Worrying can be part of the everyday fabric of our lives. We may worry about small things and big things. We may lie awake at night worrying about what we need to do the next day or how we’re going to fit everything in. Everyone will worry at some point in their lives, and it’s totally normal.
Anxiety isn’t normal. Anxiety can start to unravel the threads in the fabric of life. Sometimes anxiety and worry are terms used interchangeably, as if they were one and the same thing. But they’re not. Anxiety is a mental health condition that can seriously affect everyday functioning. People with anxiety will worry a lot, but people who worry a lot may not have anxiety.
The differences between anxiety and worry
Anxiety tends to be general. Worry tends to be specific. You may worry about being late for a meeting because there’s a train strike on. Anxiety can take your thinking to catastrophic levels, where you fear you will lose your job just for being a few minutes late for the meeting.
Anxiety can be in the body. Worry is in the head. Worrying tends to be a thinking thing: ruminating on thoughts and actions and coming up with a plan of what to do next. You may feel anxiety in your chest or stomach, like a tightness or a nausea, which has no logical reason attached to it. It can take over your body.
Anxiety is a response to a perceived threat. It is fear based. Anxiety activates the primitive part of the brain which triggers an adrenalised fight-or-flight response that can leave you reeling.
Anxiety loses perspective. Anxiety brings with it a sense of dread for some unimaginable horror in the future. It robs you of the present as you spend your time worrying about the what-ifs of life. Suffering from anxiety can prompt a reaction in you that feels way beyond what the situation would require. For example, the toast burns and your body reacts as though your house is on fire. Worry tends to be way more reasonable and will temporarily fret about the burnt toast and then get on with the day.
Worry is manageable. Anxiety can last for days and days. Anxiety can ‘free float’ and land on different issues and areas of life. Worry goes away. Anxiety doesn’t.
Diagnosing your anxiety
If you access counselling through the NHS for anxiety, your therapist will take you through some screening questions that can gauge whether or not you have anxiety. These questions are in the GAD-7 questionnaire, and you’re asked to rate how often you’ve felt this way in the last couple of weeks on a scale of 0 (not at all) to 3 (nearly every day):
- Feeling nervous, anxious or on edge.
- Not being able to stop or control worrying.
- Worrying too much about different things.
- Trouble relaxing.
- Being so restless that it is hard to sit still.
- Becoming easily annoyed or irritable.
- Feeling afraid as if something awful might happen.
If you score 11 and above you are said to have moderate levels of anxiety. A score of 16 and above is said to indicate more severe levels of anxiety.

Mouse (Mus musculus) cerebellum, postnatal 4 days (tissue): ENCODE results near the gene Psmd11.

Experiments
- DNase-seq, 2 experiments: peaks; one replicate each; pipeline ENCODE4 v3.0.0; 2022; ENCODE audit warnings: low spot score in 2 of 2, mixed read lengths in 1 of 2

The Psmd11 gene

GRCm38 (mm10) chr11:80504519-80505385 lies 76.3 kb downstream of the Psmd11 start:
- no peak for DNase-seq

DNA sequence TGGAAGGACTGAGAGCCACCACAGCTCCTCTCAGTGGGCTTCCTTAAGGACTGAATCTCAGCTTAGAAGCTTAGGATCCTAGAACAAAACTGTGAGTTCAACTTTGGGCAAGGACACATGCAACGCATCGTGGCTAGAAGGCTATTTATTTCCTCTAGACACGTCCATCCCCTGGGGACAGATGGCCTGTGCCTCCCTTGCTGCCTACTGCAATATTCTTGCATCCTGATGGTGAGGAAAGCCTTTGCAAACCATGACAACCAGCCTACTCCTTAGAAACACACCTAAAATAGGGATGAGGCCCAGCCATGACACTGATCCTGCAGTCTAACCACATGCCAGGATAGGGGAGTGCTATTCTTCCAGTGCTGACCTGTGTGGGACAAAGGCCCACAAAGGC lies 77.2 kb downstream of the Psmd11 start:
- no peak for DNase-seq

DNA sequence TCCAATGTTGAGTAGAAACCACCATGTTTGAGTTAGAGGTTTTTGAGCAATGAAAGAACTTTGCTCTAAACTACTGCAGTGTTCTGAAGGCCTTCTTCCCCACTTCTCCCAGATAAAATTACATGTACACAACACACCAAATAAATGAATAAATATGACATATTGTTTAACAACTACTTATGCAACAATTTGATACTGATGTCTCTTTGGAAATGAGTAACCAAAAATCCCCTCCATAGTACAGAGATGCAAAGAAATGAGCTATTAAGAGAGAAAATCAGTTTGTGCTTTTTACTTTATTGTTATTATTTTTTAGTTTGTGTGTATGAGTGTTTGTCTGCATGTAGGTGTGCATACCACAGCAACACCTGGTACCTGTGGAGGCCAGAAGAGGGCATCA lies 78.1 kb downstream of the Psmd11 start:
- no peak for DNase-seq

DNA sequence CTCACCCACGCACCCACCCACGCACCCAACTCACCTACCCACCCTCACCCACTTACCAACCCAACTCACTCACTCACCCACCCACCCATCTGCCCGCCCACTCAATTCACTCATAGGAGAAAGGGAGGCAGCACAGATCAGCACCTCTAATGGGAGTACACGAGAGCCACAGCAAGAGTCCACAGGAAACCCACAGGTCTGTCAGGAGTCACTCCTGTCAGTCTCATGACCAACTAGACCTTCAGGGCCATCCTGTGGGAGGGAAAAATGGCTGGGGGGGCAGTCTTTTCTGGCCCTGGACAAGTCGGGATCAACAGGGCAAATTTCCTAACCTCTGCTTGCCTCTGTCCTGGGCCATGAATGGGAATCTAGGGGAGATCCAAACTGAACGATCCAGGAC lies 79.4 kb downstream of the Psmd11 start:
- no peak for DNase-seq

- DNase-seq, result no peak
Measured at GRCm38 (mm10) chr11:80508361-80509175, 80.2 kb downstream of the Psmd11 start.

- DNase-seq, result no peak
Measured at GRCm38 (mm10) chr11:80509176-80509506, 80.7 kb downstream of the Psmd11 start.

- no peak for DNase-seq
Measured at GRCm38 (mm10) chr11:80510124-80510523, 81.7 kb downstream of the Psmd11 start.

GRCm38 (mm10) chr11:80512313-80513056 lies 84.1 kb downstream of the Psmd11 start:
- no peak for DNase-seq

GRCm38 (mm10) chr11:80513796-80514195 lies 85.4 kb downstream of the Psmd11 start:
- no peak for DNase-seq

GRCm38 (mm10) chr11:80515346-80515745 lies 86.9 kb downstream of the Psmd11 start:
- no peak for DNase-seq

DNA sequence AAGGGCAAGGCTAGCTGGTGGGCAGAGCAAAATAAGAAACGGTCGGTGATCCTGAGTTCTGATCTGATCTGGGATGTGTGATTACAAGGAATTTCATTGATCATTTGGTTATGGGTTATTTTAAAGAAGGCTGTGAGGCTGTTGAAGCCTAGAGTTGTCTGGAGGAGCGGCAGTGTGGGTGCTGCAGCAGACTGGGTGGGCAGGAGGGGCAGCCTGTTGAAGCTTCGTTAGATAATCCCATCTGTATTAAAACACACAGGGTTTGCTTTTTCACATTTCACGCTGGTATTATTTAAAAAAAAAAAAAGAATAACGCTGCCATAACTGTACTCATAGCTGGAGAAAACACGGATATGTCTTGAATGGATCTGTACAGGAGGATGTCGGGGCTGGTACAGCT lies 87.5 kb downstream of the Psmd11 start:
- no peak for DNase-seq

The symptoms of generalised anxiety disorder
Psychiatrists diagnose generalised anxiety disorder (GAD) by using the criteria set out in the DSM-V diagnostic manual. To have a disorder the following symptoms need to be present:
- You’ve been excessively anxious and worrying more days than not, for at least six months, about a number of events or activities.
- You find it difficult to control the worry.
- Anxiety and worry are associated with three (or more) of the following six symptoms:
- Restlessness and feeling on edge.
- Easily fatigued.
- Difficulty concentrating or mind going blank.
- Muscle tension.
- Sleep disturbance.
- The anxiety, worry or physical symptoms are causing you significant distress or are affecting your personal or professional functioning.
- How you feel is not impacted by a substance, medication, or another medical condition.
Getting help for your anxiety
If your worrying is prolonged and profuse, and everyday life is affected, then that could be a sign that you need to seek help for your anxiety. Studies suggest that moderate to severe anxiety can be effectively treated with a combination of medication and therapy. See your GP in the first instance to decide if medication can help to manage your symptoms.
Counselling support is available easily and quickly through the NHS in Lambeth and Wandsworth. At The Awareness Centre we also offer support for anxiety through our low-cost counselling service, where session fees start from £20.
Counselling and CBT can support you in challenging your thinking patterns. It can also help you identify ways to self-soothe when anxiety strikes, such as exercise, breathing, meditation, and creative activities.
Get in touch today to book an appointment with one of our therapists who specialise in working with anxiety. Call 020 8673 4545 or email firstname.lastname@example.org.